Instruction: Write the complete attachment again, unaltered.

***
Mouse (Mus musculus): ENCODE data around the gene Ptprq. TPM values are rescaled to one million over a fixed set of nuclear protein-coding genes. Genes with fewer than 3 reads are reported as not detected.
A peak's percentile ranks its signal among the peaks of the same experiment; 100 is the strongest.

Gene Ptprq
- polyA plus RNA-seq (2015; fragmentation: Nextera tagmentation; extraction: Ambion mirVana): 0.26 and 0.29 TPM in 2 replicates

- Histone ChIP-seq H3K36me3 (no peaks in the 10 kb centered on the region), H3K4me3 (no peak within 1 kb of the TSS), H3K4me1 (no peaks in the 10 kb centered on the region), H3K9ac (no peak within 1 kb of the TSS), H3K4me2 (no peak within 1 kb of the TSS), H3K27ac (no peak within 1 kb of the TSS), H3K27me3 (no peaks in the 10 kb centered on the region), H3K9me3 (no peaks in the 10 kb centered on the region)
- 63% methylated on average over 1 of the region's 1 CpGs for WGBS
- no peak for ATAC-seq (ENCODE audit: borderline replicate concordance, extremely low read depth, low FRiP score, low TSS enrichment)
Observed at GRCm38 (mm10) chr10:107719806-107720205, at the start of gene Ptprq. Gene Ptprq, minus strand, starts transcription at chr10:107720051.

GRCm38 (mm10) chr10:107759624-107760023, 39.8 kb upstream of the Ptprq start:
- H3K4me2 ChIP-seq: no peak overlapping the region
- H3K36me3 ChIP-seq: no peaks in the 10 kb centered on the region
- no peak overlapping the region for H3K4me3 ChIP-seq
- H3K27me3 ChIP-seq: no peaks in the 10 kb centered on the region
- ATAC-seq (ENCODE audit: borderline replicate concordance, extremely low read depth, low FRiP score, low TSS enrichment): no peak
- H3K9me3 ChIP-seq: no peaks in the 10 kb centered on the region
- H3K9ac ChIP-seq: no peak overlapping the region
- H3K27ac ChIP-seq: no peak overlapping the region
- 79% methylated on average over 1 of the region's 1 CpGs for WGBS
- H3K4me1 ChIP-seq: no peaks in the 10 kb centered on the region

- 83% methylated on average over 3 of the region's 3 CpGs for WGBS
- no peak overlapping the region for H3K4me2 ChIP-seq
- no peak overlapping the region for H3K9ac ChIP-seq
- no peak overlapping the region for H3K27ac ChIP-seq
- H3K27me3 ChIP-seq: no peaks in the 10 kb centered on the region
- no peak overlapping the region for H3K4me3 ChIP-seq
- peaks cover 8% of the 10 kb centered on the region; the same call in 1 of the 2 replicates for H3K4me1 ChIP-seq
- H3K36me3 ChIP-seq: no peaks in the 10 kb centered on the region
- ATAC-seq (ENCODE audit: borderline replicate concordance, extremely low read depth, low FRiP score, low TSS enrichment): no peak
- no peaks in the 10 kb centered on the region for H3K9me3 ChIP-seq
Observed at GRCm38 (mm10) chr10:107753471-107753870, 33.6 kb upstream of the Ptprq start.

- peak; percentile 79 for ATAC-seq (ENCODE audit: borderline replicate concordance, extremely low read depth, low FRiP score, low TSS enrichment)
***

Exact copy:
Mouse (Mus musculus): ENCODE data around the gene Ptprq. TPM values are rescaled to one million over a fixed set of nuclear protein-coding genes. Genes with fewer than 3 reads are reported as not detected.
A peak's percentile ranks its signal among the peaks of the same experiment; 100 is the strongest.

Gene Ptprq
- polyA plus RNA-seq (2015; fragmentation: Nextera tagmentation; extraction: Ambion mirVana): 0.26 and 0.29 TPM in 2 replicates

- Histone ChIP-seq H3K36me3 (no peaks in the 10 kb centered on the region), H3K4me3 (no peak within 1 kb of the TSS), H3K4me1 (no peaks in the 10 kb centered on the region), H3K9ac (no peak within 1 kb of the TSS), H3K4me2 (no peak within 1 kb of the TSS), H3K27ac (no peak within 1 kb of the TSS), H3K27me3 (no peaks in the 10 kb centered on the region), H3K9me3 (no peaks in the 10 kb centered on the region)
- 63% methylated on average over 1 of the region's 1 CpGs for WGBS
- no peak for ATAC-seq (ENCODE audit: borderline replicate concordance, extremely low read depth, low FRiP score, low TSS enrichment)
Observed at GRCm38 (mm10) chr10:107719806-107720205, at the start of gene Ptprq. Gene Ptprq, minus strand, starts transcription at chr10:107720051.

GRCm38 (mm10) chr10:107759624-107760023, 39.8 kb upstream of the Ptprq start:
- H3K4me2 ChIP-seq: no peak overlapping the region
- H3K36me3 ChIP-seq: no peaks in the 10 kb centered on the region
- no peak overlapping the region for H3K4me3 ChIP-seq
- H3K27me3 ChIP-seq: no peaks in the 10 kb centered on the region
- ATAC-seq (ENCODE audit: borderline replicate concordance, extremely low read depth, low FRiP score, low TSS enrichment): no peak
- H3K9me3 ChIP-seq: no peaks in the 10 kb centered on the region
- H3K9ac ChIP-seq: no peak overlapping the region
- H3K27ac ChIP-seq: no peak overlapping the region
- 79% methylated on average over 1 of the region's 1 CpGs for WGBS
- H3K4me1 ChIP-seq: no peaks in the 10 kb centered on the region

- 83% methylated on average over 3 of the region's 3 CpGs for WGBS
- no peak overlapping the region for H3K4me2 ChIP-seq
- no peak overlapping the region for H3K9ac ChIP-seq
- no peak overlapping the region for H3K27ac ChIP-seq
- H3K27me3 ChIP-seq: no peaks in the 10 kb centered on the region
- no peak overlapping the region for H3K4me3 ChIP-seq
- peaks cover 8% of the 10 kb centered on the region; the same call in 1 of the 2 replicates for H3K4me1 ChIP-seq
- H3K36me3 ChIP-seq: no peaks in the 10 kb centered on the region
- ATAC-seq (ENCODE audit: borderline replicate concordance, extremely low read depth, low FRiP score, low TSS enrichment): no peak
- no peaks in the 10 kb centered on the region for H3K9me3 ChIP-seq
Observed at GRCm38 (mm10) chr10:107753471-107753870, 33.6 kb upstream of the Ptprq start.

- peak; percentile 79 for ATAC-seq (ENCODE audit: borderline replicate concordance, extremely low read depth, low FRiP score, low TSS enrichment)